|US7321076||Aug 10, 2004||Jan 22, 2008||Roslin Institute||Unactivated ungulate oocytes to produce a cloned ungulate by nuclear transfer|
|US7326824||Jul 9, 2002||Feb 5, 2008||Roslin Institute (Edinburgh)||Unactivated ungulate oocytes to produce a transgenic ungulate by nuclear transfer|
|US7326825||Oct 6, 2006||Feb 5, 2008||Roslin Institute (Edinburgh)||Methods of ungulate nuclear transfer|
|US7329796||Aug 3, 2004||Feb 12, 2008||Roslin Institute (Edinburgh)||Serial nuclear transfer of ungulate embryos|
|US7332338||Aug 11, 2004||Feb 19, 2008||Lexicon Pharmaceuticals, Inc.||Vectors for making genomic modifications|
|US7332648||Nov 21, 2001||Feb 19, 2008||Roslin Institute||Unactivated oocytes in nuclear transfer to produce cultured inner cell mass cells and ungulates|
|US7355094||Oct 6, 2006||Apr 8, 2008||Roslin Institute (Edinburgh)||Methods of ungulate nuclear transfer|
|US7361804||Aug 29, 2000||Apr 22, 2008||Roslin Institute (Edinburgh)||Unactivated oocytes in nuclear transfer to produce ungulates|
|US7367334 *||Aug 27, 2003||May 6, 2008||Philip Morris Usa Inc.||Fluid vaporizing device having controlled temperature profile heater/capillary tube|
|US7371922||Jul 31, 2003||May 13, 2008||The Board Of Trustees Of The University Of Illinois||Nuclear transfer with porcine embryonic stem cells|
|US7410798||Sep 4, 2002||Aug 12, 2008||Geron Corporation||Culture system for rapid expansion of human embryonic stem cells|
|US7413902||Dec 24, 2002||Aug 19, 2008||Geron Corporation||Feeder-free culture method for embryonic stem cells or primate primordial stem cells|
|US7413904||Sep 24, 2004||Aug 19, 2008||Geron Corporation||Human embryonic stem cells having genetic modifications|
|US7432415||Mar 2, 2005||Oct 7, 2008||Roslin Institute (Edinburgh)||Unactivated oocytes as cytoplast recipients for nonprimate mammalian and pig nuclear transfer|
|US7455983||Sep 24, 2004||Nov 25, 2008||Geron Corporation||Medium for growing human embryonic stem cells|
|US7514258||Nov 3, 2005||Apr 7, 2009||Roslin Institute (Edinburgh)||Mammalian cultured inner cell mass cell culture using a quiescent cell as nuclear|
|US7524677||Nov 3, 2005||Apr 28, 2009||Rosiin Institute (Edinburgh)||Mammalian cultured inner cell mass cell culture using a g1 cell as nuclear donor|
|US7560275 *||Mar 3, 2003||Jul 14, 2009||Vbi Technologies, L.L.C.||Compositions and methods for generating skin|
|US7560538||Nov 5, 2004||Jul 14, 2009||University Of Pittsburgh||Porcine isogloboside 3 synthase protein, cDNA, genomic organization, and regulatory region|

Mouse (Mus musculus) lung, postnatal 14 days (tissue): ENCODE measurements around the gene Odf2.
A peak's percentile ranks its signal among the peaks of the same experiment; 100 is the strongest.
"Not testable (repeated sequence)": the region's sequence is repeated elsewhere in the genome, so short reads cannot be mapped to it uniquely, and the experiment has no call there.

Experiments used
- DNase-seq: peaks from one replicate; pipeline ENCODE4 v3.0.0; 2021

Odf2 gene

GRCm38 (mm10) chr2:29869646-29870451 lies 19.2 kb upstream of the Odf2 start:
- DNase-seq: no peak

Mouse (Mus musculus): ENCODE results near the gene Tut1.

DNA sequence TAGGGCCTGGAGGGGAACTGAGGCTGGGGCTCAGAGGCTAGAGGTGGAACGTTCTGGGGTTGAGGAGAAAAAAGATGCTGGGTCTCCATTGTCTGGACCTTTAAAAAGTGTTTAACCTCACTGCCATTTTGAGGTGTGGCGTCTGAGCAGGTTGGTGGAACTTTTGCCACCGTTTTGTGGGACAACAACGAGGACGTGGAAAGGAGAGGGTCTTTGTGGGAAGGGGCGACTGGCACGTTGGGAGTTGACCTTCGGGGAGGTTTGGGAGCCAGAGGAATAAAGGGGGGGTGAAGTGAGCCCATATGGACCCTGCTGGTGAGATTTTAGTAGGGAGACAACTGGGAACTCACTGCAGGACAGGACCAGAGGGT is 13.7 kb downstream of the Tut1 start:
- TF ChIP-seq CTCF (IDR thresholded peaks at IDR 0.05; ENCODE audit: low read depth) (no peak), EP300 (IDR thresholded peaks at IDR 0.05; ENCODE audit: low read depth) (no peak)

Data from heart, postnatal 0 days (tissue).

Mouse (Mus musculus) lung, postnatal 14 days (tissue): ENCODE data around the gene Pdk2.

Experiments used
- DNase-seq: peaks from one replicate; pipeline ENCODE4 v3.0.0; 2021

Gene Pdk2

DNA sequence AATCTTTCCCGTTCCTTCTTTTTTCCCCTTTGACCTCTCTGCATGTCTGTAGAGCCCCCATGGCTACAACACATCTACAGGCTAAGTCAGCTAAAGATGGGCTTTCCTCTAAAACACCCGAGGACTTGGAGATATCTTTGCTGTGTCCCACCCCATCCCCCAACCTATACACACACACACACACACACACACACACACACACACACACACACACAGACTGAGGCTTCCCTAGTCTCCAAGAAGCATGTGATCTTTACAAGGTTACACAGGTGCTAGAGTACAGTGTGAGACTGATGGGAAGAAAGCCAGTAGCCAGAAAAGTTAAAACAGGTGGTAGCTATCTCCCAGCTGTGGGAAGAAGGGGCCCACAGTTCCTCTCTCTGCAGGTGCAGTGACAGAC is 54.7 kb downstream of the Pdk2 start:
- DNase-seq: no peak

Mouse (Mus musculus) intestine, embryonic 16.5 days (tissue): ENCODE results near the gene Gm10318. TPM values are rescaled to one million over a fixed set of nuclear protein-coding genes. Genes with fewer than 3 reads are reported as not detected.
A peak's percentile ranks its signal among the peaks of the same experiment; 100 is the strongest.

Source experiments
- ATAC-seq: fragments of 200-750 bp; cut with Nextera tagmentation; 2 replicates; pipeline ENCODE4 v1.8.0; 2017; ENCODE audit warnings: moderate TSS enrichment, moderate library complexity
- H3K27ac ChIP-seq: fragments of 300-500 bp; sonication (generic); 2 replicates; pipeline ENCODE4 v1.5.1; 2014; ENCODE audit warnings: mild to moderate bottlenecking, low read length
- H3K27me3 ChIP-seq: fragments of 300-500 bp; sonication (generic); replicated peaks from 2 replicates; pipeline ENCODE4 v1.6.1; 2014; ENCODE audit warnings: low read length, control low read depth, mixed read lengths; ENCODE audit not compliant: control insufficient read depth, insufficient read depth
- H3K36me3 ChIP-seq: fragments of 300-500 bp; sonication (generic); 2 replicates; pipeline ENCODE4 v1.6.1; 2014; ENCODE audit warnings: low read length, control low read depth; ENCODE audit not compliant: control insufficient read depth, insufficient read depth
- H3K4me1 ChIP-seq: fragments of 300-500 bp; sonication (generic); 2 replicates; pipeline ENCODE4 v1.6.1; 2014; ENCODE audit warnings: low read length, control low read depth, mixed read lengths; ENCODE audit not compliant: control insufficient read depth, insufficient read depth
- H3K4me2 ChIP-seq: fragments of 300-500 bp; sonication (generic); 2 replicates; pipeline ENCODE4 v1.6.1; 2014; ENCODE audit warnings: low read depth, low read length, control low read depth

|US7582479||Jan 14, 2005||Sep 1, 2009||Wisconsin Alumni Research Foundation||Primate embryonic stem cell line|
|US7795493||Aug 21, 2003||Sep 14, 2010||Revivicor, Inc.||Porcine animals lacking any expression of functional alpha 1, 3 galactosyltransferase|
|US7964394||Jul 17, 2009||Jun 21, 2011||Vbi Technologies, L.L.C.||Spore-like cells and uses thereof|
|US8075920||May 11, 2007||Dec 13, 2011||Regenics A/S||Administration of cells and cellular extracts for rejuvenation|
|US8097458||Apr 20, 2010||Jan 17, 2012||Geron Corporation||Micro-carrier culture system for rapid expansion of human embryonic stem cells|
|US8106251||Mar 17, 2005||Jan 31, 2012||Revivicor, Inc.||Tissue products derived from porcine animals lacking any expression of functional alpha 1,3 galactosyltransferase|
|US8273569||Jun 23, 2010||Sep 25, 2012||Wisconsin Alumni Research Foundation||Preparation of human embryonic stem cells|
|US8426198||Feb 21, 2006||Apr 23, 2013||Geron Corporation||In vitro differentiated cell and human embryonic stem cell population|
|US8460713||Oct 6, 2011||Jun 11, 2013||Regenics As||Administration of cells and cellular extracts for rejuvenation|
|US8551775||Nov 11, 2010||Oct 8, 2013||Vbi Technologies, L.L.C.||Subpopulations of spore-like cells and uses thereof|
|US8557295||May 5, 2011||Oct 15, 2013||Regenics As||Use of cellular extracts for skin rejuvenation|
|US8637311||Jul 9, 2008||Jan 28, 2014||Asterias Biotherapeutics, Inc.||Human embryonic stem cells genetically modified to contain a nucleic acid and cultured with fibroblast growth factor|
|US8642334||Feb 17, 2010||Feb 4, 2014||Memorial Sloan Kettering Cancer Center||Methods of neural conversion of human embryonic stem cells|
|US8685720||Nov 1, 2007||Apr 1, 2014||The Trustees Of Princeton University||Engineered cellular pathways for programmed autoregulation of differentiation|
|US8877253||May 7, 2009||Nov 4, 2014||Regenics As||Cellular extracts|
|US8920848||Oct 8, 2013||Dec 30, 2014||Regenics As||Use of cellular extracts for skin rejuvenation|
|US8951800||Feb 22, 2010||Feb 10, 2015||Asterias Biotherapeutics, Inc.||Primate pluripotent stem cell expansion without feeder cells and in the presence of FGF and matrigel or Engelbreth-Holm-Swarm tumor cell preparation|